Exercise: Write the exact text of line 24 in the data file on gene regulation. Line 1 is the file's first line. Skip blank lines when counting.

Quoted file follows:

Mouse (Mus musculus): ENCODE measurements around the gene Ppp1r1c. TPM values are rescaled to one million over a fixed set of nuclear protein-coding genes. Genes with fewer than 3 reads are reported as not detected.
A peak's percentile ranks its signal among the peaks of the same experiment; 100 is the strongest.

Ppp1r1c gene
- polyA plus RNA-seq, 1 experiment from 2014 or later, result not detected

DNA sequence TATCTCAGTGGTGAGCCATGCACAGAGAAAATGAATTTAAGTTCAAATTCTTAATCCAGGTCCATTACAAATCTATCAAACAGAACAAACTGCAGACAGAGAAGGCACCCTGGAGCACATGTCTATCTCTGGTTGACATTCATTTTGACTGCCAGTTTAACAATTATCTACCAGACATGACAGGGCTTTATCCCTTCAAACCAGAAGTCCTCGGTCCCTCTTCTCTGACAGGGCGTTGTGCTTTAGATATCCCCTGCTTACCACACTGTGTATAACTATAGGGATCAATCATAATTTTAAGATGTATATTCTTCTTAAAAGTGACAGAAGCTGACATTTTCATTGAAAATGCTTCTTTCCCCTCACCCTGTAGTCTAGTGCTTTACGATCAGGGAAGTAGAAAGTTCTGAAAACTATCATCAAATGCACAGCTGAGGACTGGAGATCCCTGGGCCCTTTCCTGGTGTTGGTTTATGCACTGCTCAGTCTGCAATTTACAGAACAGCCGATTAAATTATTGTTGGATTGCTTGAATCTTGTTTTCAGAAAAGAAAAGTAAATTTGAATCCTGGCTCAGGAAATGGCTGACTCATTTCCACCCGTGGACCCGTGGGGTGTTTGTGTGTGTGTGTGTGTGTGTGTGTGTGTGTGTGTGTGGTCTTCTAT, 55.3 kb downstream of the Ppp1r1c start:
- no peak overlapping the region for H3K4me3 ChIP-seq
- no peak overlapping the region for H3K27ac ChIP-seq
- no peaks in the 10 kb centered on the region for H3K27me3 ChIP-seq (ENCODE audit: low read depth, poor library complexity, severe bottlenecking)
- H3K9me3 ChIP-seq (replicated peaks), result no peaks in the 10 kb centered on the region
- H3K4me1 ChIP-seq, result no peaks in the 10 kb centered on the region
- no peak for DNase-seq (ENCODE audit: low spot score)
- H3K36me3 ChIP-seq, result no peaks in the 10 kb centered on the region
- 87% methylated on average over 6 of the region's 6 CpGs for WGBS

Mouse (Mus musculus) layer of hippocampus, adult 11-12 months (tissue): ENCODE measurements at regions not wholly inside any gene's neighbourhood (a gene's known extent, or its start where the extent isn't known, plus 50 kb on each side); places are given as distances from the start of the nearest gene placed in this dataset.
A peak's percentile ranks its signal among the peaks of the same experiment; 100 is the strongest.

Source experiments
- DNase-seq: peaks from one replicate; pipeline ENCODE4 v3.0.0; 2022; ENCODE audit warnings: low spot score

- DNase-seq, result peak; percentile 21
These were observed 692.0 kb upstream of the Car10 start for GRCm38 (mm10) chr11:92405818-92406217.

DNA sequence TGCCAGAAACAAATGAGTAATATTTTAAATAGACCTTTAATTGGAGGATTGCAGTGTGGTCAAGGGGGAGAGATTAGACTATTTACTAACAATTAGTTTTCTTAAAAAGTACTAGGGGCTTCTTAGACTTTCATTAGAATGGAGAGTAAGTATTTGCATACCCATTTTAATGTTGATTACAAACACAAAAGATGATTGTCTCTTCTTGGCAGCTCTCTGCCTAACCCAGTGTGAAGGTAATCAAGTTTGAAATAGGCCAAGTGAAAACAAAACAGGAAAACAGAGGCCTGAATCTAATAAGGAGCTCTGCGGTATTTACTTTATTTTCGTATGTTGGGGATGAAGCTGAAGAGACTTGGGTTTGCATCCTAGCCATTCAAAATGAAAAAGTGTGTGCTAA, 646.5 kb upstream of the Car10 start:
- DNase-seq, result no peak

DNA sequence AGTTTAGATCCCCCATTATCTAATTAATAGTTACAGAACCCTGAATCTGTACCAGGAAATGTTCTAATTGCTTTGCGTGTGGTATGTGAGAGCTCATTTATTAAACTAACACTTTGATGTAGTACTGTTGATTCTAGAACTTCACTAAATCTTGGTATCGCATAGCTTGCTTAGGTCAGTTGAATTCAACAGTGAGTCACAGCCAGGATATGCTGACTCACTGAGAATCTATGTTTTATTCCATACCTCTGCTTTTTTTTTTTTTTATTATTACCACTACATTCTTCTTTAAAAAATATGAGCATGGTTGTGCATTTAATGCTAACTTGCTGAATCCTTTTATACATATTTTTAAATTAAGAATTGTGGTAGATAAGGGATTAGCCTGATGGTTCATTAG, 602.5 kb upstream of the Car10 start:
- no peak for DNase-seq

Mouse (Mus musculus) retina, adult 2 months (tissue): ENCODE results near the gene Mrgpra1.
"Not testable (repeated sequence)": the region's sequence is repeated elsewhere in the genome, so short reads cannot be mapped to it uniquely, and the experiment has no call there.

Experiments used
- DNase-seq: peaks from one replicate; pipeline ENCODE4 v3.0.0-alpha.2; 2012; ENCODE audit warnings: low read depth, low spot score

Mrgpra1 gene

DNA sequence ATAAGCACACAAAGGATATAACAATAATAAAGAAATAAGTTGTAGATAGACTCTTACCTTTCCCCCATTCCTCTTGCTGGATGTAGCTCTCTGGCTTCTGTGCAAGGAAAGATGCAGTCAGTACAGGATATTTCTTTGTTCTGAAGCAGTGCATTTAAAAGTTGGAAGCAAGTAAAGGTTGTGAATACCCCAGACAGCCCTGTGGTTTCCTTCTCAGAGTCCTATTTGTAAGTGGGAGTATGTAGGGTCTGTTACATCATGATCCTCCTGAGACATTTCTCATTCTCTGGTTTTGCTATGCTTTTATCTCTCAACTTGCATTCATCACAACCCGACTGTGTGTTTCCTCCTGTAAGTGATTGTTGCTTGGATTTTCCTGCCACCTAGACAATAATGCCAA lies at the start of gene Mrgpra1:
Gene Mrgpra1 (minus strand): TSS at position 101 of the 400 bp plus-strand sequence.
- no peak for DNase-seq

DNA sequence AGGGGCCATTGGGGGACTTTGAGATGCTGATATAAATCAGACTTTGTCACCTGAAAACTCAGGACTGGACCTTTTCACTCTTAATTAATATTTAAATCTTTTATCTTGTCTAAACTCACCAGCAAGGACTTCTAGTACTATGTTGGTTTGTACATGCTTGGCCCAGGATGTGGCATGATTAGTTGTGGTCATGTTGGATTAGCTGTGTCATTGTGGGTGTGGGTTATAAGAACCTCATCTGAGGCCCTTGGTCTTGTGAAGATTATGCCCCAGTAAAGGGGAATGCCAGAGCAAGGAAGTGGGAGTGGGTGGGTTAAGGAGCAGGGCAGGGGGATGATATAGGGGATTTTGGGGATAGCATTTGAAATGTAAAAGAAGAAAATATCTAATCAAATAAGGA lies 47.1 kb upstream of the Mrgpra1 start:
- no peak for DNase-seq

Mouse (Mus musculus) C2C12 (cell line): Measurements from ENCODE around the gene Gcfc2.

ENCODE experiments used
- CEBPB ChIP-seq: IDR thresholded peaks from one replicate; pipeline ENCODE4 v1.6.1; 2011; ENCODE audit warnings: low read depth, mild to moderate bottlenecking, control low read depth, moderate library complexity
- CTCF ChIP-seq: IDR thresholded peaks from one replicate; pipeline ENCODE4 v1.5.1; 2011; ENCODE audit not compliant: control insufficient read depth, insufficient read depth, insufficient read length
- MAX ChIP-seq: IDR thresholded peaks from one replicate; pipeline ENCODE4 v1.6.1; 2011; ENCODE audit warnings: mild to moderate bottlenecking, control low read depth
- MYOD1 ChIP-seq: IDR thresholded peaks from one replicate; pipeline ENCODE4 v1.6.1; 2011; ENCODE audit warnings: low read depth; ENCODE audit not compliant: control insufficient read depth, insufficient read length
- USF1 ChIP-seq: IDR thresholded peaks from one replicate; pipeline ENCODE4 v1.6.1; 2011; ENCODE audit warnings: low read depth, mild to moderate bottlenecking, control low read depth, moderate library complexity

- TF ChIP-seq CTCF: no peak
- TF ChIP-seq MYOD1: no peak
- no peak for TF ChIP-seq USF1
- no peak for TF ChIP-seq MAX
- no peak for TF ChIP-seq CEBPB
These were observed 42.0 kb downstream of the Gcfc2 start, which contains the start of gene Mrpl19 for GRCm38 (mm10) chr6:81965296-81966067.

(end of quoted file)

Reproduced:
Mouse (Mus musculus) retina, adult 2 months (tissue): ENCODE results near the gene Mrgpra1.